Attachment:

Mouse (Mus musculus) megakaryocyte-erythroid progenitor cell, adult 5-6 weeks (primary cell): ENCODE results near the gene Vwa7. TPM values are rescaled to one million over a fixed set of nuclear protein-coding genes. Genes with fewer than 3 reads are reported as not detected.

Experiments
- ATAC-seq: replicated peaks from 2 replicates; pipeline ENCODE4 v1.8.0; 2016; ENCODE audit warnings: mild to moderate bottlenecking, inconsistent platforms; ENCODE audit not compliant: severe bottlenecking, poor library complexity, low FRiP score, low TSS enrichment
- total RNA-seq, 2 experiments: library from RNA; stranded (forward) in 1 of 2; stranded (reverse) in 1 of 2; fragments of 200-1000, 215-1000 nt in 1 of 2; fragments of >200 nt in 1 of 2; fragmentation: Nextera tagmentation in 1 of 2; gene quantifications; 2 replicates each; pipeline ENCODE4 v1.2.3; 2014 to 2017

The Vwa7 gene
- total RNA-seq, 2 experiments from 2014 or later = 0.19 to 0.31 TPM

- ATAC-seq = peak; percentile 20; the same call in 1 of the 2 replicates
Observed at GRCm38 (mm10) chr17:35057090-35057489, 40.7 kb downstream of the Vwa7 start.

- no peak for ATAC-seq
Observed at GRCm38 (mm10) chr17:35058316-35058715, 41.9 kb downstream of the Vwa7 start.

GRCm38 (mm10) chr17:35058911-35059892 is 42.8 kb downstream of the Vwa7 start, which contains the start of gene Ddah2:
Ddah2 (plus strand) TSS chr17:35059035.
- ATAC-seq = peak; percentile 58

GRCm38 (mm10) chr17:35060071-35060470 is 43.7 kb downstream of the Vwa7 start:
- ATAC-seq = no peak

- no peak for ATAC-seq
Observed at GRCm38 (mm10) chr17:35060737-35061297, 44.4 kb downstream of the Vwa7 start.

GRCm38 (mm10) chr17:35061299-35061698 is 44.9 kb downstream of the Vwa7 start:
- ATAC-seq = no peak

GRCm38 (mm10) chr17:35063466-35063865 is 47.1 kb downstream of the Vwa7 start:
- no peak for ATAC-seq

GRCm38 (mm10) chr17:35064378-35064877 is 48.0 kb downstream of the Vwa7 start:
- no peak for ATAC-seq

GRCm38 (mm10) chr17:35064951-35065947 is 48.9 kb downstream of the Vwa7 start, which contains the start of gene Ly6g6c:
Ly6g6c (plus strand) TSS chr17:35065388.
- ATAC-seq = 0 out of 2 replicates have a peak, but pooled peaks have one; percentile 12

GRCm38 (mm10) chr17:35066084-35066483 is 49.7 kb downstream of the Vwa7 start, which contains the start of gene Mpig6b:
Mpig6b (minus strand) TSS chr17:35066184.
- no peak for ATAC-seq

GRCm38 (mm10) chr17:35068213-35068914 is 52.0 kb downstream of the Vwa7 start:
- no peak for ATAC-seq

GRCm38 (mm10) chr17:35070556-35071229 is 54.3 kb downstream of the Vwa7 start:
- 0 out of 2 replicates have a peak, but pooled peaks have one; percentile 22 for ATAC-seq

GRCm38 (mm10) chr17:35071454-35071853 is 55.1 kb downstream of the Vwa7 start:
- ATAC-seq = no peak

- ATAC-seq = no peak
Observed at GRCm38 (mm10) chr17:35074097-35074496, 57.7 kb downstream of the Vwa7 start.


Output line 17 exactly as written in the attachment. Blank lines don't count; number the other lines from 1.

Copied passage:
Observed at GRCm38 (mm10) chr17:35060737-35061297, 44.4 kb downstream of the Vwa7 start.